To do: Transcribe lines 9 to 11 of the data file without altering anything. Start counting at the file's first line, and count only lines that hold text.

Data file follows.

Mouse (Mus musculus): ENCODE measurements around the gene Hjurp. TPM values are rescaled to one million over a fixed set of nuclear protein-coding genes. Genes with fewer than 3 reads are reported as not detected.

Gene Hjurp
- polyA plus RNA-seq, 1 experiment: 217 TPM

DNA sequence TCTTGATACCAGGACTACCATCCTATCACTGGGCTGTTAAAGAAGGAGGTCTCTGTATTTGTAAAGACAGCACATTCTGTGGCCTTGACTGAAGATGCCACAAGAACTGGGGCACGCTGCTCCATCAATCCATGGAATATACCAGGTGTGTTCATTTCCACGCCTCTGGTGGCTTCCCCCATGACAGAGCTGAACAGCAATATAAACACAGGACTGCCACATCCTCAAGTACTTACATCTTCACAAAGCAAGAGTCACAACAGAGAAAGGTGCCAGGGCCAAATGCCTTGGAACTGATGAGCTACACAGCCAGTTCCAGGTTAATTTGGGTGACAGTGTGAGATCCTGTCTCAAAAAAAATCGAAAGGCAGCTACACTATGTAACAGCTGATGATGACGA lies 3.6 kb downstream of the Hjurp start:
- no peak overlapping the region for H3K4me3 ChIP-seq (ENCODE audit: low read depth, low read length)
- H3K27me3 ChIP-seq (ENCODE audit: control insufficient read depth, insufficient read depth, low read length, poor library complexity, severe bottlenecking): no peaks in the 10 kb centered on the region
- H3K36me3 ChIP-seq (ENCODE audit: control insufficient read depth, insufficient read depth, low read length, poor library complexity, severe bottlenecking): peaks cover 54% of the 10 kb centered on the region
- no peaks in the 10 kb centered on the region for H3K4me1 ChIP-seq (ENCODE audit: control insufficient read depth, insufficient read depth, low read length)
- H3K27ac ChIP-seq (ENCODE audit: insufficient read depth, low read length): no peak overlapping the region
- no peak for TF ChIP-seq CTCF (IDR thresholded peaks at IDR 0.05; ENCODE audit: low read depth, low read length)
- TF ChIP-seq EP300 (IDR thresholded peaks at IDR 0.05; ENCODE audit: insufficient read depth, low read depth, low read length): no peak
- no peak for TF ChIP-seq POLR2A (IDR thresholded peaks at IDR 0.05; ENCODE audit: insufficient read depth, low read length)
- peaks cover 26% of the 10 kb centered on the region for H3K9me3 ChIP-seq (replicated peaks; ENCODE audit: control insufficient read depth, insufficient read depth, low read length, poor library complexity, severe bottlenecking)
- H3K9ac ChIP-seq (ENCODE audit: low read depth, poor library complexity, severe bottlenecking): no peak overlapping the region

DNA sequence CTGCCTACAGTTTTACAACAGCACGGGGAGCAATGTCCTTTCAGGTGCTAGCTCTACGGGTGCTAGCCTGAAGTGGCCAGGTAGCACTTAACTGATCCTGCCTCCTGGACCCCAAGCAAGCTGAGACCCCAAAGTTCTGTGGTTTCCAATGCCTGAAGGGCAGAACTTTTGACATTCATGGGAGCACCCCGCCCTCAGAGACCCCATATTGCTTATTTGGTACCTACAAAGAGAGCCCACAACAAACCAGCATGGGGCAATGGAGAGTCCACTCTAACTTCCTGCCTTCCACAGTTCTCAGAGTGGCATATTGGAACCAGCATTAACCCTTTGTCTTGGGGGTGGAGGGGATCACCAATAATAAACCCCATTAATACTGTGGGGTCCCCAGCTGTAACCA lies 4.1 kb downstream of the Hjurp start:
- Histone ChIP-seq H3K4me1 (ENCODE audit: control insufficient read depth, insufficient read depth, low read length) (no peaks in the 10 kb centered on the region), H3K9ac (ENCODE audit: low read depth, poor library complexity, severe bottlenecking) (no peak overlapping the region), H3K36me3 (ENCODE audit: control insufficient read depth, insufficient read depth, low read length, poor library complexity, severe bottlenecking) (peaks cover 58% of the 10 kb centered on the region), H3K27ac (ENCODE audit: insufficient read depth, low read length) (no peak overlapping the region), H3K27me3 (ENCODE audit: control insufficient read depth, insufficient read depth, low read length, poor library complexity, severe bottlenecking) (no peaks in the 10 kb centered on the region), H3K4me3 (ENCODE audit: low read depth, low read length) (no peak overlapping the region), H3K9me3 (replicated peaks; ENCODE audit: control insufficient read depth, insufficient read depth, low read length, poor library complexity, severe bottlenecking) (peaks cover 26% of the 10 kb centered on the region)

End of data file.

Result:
- H3K27ac ChIP-seq (ENCODE audit: insufficient read depth, low read length): no peak overlapping the region
- no peak for TF ChIP-seq CTCF (IDR thresholded peaks at IDR 0.05; ENCODE audit: low read depth, low read length)
- TF ChIP-seq EP300 (IDR thresholded peaks at IDR 0.05; ENCODE audit: insufficient read depth, low read depth, low read length): no peak